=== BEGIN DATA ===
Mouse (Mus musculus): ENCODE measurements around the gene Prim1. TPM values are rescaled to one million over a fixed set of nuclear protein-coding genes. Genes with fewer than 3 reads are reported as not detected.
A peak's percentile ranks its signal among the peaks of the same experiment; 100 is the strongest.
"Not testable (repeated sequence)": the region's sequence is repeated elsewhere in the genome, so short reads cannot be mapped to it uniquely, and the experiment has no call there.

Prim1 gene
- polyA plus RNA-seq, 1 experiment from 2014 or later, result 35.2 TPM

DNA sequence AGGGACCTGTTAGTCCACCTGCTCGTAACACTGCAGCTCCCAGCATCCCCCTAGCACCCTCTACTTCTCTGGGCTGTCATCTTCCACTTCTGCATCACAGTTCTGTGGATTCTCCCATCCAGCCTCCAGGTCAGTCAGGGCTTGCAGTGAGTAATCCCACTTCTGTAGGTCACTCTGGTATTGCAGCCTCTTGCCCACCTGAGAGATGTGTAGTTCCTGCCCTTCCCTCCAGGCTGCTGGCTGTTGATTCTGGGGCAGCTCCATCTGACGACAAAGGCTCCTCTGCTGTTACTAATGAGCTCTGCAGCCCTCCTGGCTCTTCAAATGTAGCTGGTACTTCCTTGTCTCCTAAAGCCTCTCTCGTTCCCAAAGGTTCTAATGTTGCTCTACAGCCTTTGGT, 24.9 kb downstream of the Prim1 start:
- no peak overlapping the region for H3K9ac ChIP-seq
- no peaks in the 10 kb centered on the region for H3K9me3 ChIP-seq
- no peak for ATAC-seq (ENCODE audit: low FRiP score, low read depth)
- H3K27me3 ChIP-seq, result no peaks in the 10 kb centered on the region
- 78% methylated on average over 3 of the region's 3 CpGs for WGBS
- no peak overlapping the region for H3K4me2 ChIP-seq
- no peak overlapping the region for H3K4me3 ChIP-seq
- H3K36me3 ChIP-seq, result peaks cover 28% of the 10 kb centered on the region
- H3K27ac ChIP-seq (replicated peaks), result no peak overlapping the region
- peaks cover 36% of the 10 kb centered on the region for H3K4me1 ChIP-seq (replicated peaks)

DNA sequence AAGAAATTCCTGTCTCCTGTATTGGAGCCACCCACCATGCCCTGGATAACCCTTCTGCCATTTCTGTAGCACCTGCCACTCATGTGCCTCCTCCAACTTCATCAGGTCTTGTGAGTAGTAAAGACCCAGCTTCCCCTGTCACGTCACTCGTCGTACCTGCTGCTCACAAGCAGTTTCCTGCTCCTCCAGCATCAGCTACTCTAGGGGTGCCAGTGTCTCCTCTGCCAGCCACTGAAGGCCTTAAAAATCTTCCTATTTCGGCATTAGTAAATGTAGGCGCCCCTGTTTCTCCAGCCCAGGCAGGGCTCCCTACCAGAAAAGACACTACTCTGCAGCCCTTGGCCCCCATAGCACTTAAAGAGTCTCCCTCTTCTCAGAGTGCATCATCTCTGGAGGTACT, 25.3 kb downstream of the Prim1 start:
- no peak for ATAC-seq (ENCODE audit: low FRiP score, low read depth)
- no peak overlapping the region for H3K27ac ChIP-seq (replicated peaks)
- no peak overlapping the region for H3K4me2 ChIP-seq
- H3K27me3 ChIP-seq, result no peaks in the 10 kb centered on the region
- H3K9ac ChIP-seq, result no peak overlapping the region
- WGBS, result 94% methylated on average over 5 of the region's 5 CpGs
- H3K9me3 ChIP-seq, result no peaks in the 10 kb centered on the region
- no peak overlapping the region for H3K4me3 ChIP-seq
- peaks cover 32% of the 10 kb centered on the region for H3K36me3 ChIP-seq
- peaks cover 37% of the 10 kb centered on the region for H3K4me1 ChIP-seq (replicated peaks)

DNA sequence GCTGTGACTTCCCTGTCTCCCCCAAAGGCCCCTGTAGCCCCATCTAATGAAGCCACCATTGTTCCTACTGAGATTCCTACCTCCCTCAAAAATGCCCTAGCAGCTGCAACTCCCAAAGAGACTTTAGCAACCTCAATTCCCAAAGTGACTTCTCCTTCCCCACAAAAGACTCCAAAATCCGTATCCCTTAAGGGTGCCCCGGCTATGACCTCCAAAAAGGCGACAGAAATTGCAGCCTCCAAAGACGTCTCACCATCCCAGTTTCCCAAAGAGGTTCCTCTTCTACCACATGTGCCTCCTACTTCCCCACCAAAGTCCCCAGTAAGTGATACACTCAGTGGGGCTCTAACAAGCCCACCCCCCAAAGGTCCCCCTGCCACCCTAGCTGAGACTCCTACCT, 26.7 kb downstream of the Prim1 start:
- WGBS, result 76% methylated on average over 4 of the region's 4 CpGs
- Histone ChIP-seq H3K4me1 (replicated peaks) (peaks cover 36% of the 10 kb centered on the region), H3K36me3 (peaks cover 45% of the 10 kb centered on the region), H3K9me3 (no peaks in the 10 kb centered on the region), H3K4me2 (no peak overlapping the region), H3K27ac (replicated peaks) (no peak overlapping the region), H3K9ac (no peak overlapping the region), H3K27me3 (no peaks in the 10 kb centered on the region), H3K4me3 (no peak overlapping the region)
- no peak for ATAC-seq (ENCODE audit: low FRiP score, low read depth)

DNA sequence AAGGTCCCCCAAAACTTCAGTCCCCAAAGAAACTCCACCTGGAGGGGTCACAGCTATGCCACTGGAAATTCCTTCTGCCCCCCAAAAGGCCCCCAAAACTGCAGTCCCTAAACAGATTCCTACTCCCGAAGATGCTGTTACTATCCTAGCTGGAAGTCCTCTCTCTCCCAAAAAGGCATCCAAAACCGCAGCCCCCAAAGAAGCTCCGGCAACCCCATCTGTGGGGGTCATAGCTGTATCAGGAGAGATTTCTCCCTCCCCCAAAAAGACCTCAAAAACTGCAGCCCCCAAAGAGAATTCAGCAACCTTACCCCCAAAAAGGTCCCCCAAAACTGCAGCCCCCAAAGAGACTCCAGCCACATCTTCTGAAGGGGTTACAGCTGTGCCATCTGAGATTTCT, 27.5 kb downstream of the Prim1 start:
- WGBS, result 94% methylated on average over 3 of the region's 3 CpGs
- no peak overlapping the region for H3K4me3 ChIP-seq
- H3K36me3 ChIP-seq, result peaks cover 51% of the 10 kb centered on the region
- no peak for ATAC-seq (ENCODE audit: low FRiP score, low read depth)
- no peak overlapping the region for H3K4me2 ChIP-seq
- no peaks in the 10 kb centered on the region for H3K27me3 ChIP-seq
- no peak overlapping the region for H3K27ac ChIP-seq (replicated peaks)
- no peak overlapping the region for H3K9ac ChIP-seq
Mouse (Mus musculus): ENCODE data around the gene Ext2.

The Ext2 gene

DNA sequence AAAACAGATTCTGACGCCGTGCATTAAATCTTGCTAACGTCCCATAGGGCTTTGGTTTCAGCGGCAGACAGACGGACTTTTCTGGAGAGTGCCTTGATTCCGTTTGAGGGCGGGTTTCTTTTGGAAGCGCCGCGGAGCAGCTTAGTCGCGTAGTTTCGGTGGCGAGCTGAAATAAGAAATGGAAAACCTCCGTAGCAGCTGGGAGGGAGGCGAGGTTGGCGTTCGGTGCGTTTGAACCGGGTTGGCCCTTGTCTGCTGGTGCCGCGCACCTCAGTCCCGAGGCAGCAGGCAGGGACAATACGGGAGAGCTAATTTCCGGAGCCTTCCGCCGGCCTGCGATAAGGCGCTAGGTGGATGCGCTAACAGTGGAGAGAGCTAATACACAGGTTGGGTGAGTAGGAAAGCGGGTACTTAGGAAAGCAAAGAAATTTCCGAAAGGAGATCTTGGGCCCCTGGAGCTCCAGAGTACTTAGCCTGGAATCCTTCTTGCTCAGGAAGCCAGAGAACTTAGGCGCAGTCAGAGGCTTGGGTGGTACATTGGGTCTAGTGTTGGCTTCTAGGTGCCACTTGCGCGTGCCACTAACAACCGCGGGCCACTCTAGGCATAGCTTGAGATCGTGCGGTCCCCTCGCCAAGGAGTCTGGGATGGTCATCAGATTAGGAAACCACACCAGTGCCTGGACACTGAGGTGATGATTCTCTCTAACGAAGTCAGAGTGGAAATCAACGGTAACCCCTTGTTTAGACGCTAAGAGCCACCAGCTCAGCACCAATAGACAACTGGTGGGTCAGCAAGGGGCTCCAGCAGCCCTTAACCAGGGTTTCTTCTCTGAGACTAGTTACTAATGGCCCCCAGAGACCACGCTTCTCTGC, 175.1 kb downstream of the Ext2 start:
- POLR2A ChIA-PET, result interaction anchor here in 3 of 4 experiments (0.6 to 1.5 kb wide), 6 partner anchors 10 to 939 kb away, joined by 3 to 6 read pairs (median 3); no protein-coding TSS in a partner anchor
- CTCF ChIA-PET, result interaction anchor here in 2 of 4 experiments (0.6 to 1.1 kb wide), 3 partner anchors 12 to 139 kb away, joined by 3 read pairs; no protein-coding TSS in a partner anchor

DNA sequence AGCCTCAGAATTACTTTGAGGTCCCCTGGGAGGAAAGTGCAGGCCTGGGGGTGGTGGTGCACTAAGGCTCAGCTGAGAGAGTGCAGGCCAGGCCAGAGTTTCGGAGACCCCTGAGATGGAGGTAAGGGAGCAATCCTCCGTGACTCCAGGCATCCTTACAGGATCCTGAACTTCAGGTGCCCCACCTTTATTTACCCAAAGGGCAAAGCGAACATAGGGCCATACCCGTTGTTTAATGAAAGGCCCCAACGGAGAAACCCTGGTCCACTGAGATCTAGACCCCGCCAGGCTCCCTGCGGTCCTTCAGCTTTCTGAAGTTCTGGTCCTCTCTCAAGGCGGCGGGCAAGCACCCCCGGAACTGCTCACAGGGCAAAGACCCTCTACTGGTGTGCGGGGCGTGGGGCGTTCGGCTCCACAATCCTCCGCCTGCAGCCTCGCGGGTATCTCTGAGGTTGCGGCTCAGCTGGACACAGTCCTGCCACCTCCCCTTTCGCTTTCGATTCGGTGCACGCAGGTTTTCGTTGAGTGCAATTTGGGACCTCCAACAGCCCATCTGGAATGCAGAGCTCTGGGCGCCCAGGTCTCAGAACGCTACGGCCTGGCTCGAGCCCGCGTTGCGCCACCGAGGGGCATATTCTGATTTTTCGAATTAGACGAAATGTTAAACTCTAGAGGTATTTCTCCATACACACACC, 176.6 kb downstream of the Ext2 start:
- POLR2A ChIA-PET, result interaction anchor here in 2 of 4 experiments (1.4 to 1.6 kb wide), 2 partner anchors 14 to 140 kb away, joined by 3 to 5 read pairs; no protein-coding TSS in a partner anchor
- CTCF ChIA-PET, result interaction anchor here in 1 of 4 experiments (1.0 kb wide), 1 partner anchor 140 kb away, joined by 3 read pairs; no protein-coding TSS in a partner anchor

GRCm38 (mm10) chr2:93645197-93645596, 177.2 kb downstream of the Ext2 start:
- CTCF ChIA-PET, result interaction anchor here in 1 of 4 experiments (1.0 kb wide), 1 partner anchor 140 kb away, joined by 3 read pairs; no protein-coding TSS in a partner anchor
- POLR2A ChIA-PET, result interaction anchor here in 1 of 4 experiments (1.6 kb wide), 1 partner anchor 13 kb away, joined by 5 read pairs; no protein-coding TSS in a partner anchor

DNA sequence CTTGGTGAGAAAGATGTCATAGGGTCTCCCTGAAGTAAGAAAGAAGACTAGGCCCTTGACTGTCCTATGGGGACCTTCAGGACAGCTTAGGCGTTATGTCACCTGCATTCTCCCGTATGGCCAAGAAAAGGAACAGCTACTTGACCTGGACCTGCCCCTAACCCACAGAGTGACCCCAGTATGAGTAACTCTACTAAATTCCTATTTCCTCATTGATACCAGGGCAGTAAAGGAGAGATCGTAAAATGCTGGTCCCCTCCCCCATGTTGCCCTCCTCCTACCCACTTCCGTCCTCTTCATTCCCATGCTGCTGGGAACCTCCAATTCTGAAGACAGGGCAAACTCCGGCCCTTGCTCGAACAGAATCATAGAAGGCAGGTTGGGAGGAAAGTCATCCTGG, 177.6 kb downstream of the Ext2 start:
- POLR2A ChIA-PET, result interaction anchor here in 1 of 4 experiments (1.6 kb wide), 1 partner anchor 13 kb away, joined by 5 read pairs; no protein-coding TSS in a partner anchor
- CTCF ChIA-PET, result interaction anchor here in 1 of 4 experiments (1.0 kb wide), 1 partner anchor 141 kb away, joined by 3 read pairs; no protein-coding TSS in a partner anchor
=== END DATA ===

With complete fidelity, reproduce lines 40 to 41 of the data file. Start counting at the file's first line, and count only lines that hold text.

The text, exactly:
- no peak overlapping the region for H3K9ac ChIP-seq
Mouse (Mus musculus): ENCODE data around the gene Ext2.